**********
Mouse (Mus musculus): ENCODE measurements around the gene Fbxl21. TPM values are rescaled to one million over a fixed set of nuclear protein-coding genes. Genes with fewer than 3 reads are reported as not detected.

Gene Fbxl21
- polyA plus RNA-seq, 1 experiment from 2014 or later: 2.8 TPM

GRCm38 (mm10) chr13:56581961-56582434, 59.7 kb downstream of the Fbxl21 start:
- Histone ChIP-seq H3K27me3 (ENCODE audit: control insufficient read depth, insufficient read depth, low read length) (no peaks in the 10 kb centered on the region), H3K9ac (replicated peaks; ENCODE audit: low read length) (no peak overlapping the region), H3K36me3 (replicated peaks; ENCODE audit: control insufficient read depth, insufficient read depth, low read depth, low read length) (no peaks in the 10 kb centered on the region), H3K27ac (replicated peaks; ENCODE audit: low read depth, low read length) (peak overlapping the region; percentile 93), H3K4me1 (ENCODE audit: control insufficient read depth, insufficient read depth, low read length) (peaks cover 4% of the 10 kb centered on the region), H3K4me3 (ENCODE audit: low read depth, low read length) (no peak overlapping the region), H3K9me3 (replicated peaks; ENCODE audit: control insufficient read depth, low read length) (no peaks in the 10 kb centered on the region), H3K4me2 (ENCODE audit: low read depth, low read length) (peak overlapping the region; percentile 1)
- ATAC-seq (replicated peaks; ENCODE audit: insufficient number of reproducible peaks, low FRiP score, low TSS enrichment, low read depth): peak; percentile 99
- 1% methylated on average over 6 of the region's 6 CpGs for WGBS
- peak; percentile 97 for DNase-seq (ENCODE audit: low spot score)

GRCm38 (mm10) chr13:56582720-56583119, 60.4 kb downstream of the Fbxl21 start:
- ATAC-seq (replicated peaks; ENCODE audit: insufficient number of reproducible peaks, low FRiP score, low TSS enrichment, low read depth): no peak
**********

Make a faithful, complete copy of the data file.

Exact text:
Mouse (Mus musculus): ENCODE measurements around the gene Fbxl21. TPM values are rescaled to one million over a fixed set of nuclear protein-coding genes. Genes with fewer than 3 reads are reported as not detected.

Gene Fbxl21
- polyA plus RNA-seq, 1 experiment from 2014 or later: 2.8 TPM

GRCm38 (mm10) chr13:56581961-56582434, 59.7 kb downstream of the Fbxl21 start:
- Histone ChIP-seq H3K27me3 (ENCODE audit: control insufficient read depth, insufficient read depth, low read length) (no peaks in the 10 kb centered on the region), H3K9ac (replicated peaks; ENCODE audit: low read length) (no peak overlapping the region), H3K36me3 (replicated peaks; ENCODE audit: control insufficient read depth, insufficient read depth, low read depth, low read length) (no peaks in the 10 kb centered on the region), H3K27ac (replicated peaks; ENCODE audit: low read depth, low read length) (peak overlapping the region; percentile 93), H3K4me1 (ENCODE audit: control insufficient read depth, insufficient read depth, low read length) (peaks cover 4% of the 10 kb centered on the region), H3K4me3 (ENCODE audit: low read depth, low read length) (no peak overlapping the region), H3K9me3 (replicated peaks; ENCODE audit: control insufficient read depth, low read length) (no peaks in the 10 kb centered on the region), H3K4me2 (ENCODE audit: low read depth, low read length) (peak overlapping the region; percentile 1)
- ATAC-seq (replicated peaks; ENCODE audit: insufficient number of reproducible peaks, low FRiP score, low TSS enrichment, low read depth): peak; percentile 99
- 1% methylated on average over 6 of the region's 6 CpGs for WGBS
- peak; percentile 97 for DNase-seq (ENCODE audit: low spot score)

GRCm38 (mm10) chr13:56582720-56583119, 60.4 kb downstream of the Fbxl21 start:
- ATAC-seq (replicated peaks; ENCODE audit: insufficient number of reproducible peaks, low FRiP score, low TSS enrichment, low read depth): no peak